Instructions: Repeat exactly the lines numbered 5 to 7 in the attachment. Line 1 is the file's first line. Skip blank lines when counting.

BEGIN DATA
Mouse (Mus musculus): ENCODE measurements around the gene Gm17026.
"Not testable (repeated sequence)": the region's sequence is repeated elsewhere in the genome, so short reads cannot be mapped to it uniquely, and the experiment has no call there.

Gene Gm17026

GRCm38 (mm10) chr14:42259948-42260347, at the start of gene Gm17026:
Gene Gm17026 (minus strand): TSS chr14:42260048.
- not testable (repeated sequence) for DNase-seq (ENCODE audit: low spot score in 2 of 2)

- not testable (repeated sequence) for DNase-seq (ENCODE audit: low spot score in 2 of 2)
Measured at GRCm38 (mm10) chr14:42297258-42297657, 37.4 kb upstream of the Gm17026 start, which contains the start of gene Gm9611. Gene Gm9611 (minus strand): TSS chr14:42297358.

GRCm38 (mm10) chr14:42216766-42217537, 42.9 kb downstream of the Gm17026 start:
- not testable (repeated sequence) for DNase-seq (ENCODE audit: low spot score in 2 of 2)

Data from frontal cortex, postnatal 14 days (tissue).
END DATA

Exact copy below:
Gene Gm17026 (minus strand): TSS chr14:42260048.
- not testable (repeated sequence) for DNase-seq (ENCODE audit: low spot score in 2 of 2)

- not testable (repeated sequence) for DNase-seq (ENCODE audit: low spot score in 2 of 2)